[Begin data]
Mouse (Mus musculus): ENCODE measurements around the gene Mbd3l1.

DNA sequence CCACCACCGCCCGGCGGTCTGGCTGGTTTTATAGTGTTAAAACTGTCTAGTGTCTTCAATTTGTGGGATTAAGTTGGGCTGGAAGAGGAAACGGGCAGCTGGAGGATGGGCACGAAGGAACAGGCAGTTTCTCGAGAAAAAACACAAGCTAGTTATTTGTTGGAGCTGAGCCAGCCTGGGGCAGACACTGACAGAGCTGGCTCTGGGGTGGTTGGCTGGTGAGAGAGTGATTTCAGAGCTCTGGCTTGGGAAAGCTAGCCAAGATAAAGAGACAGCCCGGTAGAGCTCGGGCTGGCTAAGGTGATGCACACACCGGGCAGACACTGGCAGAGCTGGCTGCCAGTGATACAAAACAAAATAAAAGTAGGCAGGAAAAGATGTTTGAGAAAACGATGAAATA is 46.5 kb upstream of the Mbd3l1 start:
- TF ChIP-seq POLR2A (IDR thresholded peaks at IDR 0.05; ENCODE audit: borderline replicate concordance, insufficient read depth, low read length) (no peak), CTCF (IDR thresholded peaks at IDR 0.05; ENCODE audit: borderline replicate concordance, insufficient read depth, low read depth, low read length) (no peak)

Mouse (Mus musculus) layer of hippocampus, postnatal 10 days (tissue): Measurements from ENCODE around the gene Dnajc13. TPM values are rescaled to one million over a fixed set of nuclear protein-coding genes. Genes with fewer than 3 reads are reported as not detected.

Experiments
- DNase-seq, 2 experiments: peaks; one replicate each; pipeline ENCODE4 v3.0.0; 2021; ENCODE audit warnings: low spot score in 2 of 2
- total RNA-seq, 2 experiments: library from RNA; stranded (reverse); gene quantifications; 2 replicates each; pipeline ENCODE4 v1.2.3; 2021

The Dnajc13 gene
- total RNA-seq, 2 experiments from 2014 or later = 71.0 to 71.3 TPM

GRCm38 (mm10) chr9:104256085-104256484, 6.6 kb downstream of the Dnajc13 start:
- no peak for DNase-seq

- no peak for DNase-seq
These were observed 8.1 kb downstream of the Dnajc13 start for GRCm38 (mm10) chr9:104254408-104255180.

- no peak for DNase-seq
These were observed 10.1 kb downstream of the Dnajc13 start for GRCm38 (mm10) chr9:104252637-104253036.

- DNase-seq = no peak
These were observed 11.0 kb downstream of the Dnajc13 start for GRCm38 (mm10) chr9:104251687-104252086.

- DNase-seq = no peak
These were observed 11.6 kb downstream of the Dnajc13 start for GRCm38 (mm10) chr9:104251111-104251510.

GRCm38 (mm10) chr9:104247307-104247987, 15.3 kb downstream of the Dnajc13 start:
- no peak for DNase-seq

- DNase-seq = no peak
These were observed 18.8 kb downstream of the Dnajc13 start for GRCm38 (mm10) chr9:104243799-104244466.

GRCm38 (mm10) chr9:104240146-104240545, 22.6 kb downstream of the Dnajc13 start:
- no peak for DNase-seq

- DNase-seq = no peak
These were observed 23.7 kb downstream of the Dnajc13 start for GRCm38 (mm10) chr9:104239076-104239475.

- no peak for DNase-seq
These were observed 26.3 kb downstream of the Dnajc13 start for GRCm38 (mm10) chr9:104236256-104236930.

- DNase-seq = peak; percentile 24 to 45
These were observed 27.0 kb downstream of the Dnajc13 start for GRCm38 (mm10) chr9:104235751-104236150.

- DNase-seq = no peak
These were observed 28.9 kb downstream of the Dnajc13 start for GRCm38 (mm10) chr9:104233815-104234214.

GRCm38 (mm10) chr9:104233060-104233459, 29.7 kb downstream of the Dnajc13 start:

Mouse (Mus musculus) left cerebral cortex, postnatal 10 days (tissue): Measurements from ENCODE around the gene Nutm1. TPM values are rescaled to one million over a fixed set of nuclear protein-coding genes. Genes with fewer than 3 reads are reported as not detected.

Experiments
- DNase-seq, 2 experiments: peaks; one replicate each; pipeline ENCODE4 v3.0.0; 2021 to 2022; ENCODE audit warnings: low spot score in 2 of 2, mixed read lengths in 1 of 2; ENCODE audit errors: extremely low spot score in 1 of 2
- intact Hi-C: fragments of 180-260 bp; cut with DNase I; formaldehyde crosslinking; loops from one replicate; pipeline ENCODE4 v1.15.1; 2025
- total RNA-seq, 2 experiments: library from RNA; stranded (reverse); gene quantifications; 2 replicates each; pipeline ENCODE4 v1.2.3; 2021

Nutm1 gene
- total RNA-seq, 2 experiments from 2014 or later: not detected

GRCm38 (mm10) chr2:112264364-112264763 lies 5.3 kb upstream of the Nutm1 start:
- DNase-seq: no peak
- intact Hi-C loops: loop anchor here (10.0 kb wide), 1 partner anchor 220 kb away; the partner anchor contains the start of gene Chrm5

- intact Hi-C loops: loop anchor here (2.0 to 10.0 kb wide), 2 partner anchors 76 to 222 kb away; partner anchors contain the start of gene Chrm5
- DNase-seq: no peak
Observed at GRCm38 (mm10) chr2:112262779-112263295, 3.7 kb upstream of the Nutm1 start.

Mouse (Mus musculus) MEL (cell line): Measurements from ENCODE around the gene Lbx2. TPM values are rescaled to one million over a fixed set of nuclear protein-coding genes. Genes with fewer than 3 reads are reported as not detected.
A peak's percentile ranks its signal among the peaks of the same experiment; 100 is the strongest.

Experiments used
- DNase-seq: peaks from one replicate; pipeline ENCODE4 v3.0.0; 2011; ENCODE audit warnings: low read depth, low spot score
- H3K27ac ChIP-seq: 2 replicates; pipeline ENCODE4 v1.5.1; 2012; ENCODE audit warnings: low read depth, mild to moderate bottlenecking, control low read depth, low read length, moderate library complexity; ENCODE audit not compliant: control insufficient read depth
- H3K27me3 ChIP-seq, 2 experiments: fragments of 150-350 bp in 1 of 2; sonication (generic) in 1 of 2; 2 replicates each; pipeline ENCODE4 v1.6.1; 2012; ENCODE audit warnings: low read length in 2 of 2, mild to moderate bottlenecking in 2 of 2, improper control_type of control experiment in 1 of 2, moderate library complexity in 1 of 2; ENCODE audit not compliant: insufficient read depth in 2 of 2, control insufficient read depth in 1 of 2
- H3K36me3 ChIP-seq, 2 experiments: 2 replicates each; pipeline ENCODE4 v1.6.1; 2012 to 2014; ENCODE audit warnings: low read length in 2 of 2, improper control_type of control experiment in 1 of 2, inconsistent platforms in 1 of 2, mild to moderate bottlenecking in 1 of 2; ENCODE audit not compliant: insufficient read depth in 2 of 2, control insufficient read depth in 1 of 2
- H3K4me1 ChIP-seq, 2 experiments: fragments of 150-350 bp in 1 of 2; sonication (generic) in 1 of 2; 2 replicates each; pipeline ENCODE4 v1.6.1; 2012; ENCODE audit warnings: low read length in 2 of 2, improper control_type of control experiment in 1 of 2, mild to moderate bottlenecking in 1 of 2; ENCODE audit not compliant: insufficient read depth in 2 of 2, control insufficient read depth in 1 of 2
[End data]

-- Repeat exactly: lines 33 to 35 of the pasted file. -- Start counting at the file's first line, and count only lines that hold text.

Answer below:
These were observed 28.9 kb downstream of the Dnajc13 start for GRCm38 (mm10) chr9:104233815-104234214.

GRCm38 (mm10) chr9:104233060-104233459, 29.7 kb downstream of the Dnajc13 start:

Mouse (Mus musculus) left cerebral cortex, postnatal 10 days (tissue): Measurements from ENCODE around the gene Nutm1. TPM values are rescaled to one million over a fixed set of nuclear protein-coding genes. Genes with fewer than 3 reads are reported as not detected.